I was eyewitness to an in-flight explosion and destruction of a USAF/Convair B-58 Hustler supersonic bomber. It happened late in the afternoon of Saturday 7 November 1959. A group of us were standing by our cars outside the snack shop on Base. We heard the distinct rumble and roar of a high performance jet. One of the guys looked up and remarked about the speed it was making. I looked up and spotted the jet to the south-southeast of us, heading east at a high rate of speed. I made the comment that it looked like a B-58.
Within seconds I saw the aircraft explode into a huge orange fireball which then turned into a white/gray cloud. A few seconds later I heard the sound of the explosion. I watched the pieces of debris falling to earth, with an eerie red twinkle to them, reflecting the rays of the setting sun. It reminded me of the spent debris of a huge Fourth of July fireworks rocket falling to the ground. I learned later on that it was a Convair test flight with a Convair test pilot and flight test engineer onboard. The aircraft was performing some type of high speed structural loads test.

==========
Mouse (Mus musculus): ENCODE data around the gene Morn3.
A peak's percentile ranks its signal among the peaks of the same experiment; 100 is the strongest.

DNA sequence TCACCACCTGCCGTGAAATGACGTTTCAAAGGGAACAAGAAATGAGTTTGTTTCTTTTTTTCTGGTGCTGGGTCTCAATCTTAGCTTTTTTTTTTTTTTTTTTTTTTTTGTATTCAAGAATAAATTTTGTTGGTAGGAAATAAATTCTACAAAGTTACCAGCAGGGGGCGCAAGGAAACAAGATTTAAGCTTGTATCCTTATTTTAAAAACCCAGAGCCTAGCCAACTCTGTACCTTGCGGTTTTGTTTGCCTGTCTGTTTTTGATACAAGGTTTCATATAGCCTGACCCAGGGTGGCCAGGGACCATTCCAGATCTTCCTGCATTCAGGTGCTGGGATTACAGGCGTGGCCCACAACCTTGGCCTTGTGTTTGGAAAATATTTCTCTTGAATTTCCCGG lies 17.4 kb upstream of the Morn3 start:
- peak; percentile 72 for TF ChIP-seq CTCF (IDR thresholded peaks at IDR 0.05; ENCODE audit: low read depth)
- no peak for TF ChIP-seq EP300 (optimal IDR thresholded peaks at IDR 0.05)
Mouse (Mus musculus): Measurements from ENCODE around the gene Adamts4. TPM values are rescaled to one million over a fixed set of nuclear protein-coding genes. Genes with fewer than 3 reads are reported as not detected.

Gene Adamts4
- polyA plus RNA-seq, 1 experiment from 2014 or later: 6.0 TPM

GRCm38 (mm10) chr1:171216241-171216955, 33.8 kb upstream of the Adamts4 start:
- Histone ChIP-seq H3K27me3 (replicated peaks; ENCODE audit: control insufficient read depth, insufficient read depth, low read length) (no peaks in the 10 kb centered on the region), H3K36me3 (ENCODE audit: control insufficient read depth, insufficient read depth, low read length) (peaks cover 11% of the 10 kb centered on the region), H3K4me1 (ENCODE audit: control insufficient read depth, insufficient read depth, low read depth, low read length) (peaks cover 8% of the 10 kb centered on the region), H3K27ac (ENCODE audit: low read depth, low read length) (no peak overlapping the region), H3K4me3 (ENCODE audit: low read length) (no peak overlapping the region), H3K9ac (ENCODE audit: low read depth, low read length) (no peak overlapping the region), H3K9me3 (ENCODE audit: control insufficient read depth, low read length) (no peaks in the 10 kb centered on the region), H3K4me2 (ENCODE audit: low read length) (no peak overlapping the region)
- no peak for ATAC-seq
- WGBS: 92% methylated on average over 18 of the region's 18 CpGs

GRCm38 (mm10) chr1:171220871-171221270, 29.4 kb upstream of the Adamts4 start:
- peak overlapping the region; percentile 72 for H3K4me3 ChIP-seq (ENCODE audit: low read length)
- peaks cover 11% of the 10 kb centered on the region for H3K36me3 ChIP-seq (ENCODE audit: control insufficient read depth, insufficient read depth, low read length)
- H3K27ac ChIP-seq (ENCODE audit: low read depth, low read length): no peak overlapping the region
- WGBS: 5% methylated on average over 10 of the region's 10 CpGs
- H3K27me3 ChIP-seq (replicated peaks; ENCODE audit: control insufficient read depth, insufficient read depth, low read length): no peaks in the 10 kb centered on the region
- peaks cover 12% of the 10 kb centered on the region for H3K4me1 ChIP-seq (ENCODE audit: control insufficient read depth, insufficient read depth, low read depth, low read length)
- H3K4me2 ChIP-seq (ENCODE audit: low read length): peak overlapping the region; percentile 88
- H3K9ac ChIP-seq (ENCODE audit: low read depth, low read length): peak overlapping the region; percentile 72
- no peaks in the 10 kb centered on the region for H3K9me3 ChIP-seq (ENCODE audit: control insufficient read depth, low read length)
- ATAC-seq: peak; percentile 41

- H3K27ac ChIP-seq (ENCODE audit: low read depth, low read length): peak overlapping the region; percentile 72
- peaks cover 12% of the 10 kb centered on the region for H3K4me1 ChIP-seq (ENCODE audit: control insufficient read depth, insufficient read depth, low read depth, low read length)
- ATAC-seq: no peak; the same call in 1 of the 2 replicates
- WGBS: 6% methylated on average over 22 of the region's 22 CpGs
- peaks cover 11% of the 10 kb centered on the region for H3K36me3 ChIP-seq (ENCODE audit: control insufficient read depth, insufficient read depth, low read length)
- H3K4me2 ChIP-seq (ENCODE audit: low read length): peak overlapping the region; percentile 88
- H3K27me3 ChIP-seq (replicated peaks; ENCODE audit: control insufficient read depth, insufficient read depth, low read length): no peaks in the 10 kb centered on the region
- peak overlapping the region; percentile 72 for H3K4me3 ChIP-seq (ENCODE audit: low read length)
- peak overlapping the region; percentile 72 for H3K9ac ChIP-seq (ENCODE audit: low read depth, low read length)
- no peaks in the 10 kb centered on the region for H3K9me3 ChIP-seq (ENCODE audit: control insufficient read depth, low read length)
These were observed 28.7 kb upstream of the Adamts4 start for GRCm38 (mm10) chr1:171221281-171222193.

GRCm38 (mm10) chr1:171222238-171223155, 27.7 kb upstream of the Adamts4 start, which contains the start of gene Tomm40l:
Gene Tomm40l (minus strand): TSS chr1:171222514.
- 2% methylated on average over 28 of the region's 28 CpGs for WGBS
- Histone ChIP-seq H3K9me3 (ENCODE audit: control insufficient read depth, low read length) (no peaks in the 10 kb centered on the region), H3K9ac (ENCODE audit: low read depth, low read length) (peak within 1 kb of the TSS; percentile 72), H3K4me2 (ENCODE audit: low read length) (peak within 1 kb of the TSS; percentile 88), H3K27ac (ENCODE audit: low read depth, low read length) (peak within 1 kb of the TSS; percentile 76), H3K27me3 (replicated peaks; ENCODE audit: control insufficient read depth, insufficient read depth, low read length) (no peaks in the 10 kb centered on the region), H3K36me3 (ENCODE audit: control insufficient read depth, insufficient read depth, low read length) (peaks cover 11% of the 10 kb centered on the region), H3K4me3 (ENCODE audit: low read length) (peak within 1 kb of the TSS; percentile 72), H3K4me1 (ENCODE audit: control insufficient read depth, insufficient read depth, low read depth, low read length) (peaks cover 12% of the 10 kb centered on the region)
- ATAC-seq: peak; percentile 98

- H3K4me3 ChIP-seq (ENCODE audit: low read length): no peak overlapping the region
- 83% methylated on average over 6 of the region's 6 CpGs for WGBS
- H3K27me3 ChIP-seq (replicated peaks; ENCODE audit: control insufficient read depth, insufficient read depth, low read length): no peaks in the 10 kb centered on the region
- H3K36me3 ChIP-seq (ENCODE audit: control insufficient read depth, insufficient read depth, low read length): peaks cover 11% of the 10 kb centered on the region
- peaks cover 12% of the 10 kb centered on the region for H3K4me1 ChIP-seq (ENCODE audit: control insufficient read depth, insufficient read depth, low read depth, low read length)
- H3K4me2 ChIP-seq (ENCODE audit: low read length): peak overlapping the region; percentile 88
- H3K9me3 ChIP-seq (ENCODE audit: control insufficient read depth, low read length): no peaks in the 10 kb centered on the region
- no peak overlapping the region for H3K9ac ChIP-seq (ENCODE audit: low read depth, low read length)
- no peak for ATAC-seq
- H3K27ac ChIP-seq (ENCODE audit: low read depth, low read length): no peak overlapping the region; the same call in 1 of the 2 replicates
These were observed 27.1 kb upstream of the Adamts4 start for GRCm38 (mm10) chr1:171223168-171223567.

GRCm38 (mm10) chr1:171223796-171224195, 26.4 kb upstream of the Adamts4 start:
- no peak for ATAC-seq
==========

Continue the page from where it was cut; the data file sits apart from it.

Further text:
After dark we drove out to the area of the incident, along the road to Marlow, to see what we could see. There were plenty of emergency vehicles and plenty of flashing red lights. The state police stopped us, but let us proceed when we told them we were going to Duncan. We drove to the end of the road, and then turned around and headed back to Fort Sill, because in truth there was absolutely nothing to see in the dark, or nothing we could have done had we stumbled on anything related to the explosion.